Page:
NPP occurs only during daylight hours (g C m−2 daylight h−1) and is calculated by summing the photosynthetic fluxes of the plants in the ecosystem (equation 5):

  • image(eqn 10 )

where ɛ is the fraction of photosynthate allocated to primary production of plant biomass (Fig. 1), and inline image reflects the sizes and abundances of autotrophs per unit area (g3/4 C m−2) (equation 5) (Enquist et al. 2003). The time-averaged rate of NPP per hour during the growing season (g C m−2 h−1) is equal to:

  • image(eqn 11 )

where inline image, and T(t) is temperature at time t. The term γ/τ in equation 11 is used to express time-averaged NPP on a per hour basis.

step 3: characterizing co2 fluxes from autotrophs and heterotrophs based on the size- and temperature-dependence of individual respiration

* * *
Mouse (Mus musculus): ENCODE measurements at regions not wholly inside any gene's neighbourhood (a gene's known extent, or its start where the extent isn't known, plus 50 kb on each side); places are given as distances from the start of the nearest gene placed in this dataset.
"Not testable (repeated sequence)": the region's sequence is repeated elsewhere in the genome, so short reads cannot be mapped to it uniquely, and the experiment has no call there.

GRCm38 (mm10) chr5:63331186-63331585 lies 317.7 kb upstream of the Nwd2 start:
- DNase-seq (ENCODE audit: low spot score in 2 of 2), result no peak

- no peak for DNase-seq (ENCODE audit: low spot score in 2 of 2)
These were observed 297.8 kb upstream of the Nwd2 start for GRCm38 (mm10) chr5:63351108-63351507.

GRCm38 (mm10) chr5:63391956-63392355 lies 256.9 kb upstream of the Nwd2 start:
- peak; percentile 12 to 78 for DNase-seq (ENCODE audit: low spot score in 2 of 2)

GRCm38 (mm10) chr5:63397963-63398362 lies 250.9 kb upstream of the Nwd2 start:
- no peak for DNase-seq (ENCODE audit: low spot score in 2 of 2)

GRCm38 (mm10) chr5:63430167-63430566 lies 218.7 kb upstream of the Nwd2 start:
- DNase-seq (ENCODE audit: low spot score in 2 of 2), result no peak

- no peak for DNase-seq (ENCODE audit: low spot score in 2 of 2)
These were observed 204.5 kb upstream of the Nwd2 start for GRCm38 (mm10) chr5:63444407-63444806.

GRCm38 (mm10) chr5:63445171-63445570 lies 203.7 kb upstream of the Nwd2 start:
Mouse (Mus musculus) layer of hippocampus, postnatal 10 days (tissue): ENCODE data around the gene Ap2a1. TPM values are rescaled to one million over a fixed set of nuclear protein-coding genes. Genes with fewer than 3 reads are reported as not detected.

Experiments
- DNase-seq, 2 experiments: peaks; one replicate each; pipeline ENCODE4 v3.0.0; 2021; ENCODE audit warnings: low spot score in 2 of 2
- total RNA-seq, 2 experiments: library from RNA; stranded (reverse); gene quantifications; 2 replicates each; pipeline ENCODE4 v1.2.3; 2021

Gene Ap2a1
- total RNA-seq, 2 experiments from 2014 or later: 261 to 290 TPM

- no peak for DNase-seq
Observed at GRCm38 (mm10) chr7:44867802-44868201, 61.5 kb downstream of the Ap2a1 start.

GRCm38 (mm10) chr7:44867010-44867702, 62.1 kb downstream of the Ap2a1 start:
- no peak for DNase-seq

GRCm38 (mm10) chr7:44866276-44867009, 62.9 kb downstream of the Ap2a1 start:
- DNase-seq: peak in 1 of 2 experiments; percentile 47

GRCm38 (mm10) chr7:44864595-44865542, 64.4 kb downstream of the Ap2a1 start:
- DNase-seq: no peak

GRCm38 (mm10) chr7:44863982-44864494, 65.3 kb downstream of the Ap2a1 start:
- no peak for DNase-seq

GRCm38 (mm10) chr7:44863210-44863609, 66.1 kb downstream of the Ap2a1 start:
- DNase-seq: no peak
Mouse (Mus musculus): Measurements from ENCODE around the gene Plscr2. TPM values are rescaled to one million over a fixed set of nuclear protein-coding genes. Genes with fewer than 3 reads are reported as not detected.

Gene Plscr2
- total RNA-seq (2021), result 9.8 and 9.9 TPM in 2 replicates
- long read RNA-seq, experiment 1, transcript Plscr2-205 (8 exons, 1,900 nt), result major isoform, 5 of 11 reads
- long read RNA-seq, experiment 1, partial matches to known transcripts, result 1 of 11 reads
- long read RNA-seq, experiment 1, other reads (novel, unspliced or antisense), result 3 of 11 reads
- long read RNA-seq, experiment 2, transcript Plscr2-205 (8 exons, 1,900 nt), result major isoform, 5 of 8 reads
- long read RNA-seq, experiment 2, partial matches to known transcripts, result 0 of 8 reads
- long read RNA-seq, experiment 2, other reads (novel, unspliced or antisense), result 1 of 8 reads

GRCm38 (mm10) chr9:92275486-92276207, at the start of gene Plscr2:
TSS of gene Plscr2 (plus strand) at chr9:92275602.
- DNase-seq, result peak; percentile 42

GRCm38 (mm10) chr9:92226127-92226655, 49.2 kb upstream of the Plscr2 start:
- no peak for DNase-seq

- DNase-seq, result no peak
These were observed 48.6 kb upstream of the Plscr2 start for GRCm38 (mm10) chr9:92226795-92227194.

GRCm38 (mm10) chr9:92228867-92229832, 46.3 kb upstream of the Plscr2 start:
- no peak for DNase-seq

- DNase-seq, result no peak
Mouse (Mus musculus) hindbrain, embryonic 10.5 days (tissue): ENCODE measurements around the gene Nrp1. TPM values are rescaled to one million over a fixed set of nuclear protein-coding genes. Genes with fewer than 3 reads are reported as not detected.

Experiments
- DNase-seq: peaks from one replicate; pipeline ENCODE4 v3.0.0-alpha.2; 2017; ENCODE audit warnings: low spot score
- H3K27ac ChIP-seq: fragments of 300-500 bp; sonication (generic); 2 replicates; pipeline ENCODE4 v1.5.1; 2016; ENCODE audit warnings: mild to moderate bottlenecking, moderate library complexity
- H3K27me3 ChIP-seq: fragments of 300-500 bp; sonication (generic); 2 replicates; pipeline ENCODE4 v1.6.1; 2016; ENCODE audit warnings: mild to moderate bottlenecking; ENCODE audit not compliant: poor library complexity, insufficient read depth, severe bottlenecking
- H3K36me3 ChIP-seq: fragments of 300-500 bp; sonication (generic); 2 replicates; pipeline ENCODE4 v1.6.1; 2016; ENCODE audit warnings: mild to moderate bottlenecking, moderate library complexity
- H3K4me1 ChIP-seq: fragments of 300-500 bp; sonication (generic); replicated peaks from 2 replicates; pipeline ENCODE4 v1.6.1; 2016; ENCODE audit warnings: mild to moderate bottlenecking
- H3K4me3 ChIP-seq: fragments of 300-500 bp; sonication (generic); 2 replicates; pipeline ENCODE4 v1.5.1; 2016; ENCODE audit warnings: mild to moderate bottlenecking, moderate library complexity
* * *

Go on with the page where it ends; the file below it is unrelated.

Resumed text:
The respiration rate of an individual, Ri (g C h−1) is the product of the rate of respiration per respiratory complex, vresp; the density of respiratory complexes per unit body mass, inline image; and body mass Mi (equation 3). This product yields an expression for the combined effects of body size and temperature on the respiration rate of an individual:

  • image(eqn 12 )

where inline image is a normalization parameter (g1/4 C h−1) (Gillooly et al. 2001). The size dependence of Ri reflects declines in the density of respiratory complexes with increasing body size (inline image) (Else & Hulbert 1985; West et al. 2002). The temperature dependence is characterized by the kinetics of ATP synthesis in the respiratory complex (Er ≈ 0·65 eV) (Ketchum & Nakamoto 1998; Gillooly et al. 2001). This Boltzmann factor predicts a 16-fold increase in respiration rate over the temperature range 273–303 K (0–30 °C) (inline image).

Respiratory fluxes in the ecosystem (g C m−2 h−1) are characterized by separately summing the individual respiration rates (equation 5) for autotrophs:

  • image(eqn 13 )

and heterotrophs: